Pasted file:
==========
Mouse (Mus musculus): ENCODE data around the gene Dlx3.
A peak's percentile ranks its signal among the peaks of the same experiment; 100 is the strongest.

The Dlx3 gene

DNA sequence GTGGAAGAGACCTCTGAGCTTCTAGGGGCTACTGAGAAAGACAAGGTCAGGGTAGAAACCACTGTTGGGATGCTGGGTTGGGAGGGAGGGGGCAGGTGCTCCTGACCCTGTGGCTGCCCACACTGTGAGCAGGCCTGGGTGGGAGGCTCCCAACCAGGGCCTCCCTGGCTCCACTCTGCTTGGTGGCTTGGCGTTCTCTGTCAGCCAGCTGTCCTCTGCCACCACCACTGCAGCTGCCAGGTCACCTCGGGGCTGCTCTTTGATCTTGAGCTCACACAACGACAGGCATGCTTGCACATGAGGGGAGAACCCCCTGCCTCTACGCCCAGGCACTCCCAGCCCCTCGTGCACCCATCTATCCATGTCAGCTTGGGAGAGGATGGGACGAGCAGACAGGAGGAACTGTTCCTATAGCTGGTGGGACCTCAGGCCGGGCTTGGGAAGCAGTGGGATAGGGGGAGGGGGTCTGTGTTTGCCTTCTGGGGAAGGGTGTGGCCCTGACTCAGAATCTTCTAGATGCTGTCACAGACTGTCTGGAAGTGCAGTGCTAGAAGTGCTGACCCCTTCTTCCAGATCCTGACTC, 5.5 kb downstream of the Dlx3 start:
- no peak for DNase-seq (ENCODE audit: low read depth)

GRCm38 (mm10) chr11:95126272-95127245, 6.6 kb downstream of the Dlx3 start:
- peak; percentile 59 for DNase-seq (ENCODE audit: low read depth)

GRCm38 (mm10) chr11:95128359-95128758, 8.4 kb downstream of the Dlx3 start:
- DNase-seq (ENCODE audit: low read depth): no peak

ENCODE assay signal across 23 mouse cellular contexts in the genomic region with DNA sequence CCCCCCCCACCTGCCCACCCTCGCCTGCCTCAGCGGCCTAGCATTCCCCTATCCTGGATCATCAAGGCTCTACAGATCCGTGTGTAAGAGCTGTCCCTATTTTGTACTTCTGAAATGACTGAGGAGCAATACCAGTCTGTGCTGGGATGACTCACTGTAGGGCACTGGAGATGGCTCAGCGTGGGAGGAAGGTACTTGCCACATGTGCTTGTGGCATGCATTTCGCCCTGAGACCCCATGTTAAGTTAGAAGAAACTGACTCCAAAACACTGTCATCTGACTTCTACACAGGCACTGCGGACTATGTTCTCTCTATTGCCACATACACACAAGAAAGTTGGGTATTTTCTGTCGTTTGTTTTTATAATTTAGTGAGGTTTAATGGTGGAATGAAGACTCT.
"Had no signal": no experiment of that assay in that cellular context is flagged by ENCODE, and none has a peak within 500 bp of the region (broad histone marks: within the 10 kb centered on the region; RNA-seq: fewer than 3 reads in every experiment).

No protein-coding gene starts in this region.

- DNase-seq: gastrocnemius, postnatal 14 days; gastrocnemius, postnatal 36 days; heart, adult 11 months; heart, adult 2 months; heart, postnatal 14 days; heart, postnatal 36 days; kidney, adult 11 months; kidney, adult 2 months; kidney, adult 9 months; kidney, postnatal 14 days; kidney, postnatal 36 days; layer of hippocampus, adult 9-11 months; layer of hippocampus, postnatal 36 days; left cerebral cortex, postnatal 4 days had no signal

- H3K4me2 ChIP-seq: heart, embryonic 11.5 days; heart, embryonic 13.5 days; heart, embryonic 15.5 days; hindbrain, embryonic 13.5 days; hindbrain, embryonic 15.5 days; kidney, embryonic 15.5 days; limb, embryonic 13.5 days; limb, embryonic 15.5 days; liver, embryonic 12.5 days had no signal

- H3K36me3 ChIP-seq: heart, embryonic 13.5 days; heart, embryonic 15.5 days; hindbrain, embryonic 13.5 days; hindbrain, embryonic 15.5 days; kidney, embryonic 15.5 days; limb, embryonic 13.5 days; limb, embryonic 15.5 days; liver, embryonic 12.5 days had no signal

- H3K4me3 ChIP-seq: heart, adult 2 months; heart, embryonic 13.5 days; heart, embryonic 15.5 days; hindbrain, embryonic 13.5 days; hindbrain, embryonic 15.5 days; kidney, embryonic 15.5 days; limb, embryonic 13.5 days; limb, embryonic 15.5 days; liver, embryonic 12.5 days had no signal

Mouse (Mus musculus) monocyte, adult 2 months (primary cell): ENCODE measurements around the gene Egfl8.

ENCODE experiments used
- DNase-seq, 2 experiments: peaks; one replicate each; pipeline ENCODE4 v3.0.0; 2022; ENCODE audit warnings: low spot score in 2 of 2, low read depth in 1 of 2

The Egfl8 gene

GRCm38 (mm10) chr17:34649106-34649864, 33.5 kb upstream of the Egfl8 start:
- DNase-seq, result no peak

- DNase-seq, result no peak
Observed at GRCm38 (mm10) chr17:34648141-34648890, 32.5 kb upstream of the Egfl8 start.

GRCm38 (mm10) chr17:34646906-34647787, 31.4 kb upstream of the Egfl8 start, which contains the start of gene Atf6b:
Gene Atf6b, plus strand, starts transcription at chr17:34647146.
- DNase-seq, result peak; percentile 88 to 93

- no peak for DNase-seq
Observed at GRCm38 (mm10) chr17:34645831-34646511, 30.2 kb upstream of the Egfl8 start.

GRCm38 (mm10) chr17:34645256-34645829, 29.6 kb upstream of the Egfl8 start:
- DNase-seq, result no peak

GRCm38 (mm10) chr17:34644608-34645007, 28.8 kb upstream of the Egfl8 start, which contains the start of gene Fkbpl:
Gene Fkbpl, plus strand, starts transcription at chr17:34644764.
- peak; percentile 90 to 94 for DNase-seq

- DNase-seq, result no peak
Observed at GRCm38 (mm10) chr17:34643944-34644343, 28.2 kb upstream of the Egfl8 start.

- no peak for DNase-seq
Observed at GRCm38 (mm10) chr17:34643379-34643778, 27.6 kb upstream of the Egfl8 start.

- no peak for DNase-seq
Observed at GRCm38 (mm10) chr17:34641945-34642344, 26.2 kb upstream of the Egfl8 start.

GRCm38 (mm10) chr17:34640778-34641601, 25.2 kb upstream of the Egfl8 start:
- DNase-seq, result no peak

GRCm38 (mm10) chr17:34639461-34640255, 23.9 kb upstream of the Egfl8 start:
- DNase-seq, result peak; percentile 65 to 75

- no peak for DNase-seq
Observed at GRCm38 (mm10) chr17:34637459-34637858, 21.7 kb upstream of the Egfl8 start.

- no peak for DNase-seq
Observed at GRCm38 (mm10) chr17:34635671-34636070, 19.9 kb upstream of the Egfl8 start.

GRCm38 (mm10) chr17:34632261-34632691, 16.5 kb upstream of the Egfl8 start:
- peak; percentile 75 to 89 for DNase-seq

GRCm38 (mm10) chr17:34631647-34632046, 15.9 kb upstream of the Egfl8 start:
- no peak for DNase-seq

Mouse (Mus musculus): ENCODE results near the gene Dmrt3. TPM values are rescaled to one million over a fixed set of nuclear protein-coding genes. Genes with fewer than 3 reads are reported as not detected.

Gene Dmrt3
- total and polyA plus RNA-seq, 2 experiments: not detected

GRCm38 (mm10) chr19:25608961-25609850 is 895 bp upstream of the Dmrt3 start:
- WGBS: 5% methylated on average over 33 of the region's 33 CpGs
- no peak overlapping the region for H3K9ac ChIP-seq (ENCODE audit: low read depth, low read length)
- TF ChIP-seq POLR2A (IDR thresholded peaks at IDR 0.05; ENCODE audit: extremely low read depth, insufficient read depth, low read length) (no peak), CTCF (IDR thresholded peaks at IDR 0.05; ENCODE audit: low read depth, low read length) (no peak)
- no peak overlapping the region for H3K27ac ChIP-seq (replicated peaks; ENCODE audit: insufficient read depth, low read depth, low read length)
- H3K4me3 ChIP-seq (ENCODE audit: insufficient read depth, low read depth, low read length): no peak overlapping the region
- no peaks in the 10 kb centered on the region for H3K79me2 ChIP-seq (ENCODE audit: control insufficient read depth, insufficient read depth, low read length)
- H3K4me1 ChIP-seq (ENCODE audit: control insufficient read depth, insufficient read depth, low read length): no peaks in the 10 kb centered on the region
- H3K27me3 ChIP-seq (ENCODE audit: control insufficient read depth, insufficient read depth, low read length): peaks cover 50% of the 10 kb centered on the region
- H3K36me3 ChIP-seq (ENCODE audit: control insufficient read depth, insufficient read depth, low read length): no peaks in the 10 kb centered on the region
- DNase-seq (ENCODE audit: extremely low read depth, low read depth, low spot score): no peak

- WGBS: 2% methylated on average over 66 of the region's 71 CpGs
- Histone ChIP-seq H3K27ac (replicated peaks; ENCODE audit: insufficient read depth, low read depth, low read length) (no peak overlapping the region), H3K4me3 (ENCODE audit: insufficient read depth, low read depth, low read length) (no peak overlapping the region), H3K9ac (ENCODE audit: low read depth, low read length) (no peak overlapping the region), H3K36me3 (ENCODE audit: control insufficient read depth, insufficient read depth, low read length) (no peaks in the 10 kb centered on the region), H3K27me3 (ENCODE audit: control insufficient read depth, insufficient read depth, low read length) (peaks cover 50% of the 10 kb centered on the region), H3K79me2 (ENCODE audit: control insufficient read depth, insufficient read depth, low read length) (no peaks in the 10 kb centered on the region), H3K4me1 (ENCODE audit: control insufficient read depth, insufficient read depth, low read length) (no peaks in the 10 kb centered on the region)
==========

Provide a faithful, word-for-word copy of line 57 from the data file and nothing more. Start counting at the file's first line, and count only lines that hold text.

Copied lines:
- WGBS: 5% methylated on average over 33 of the region's 33 CpGs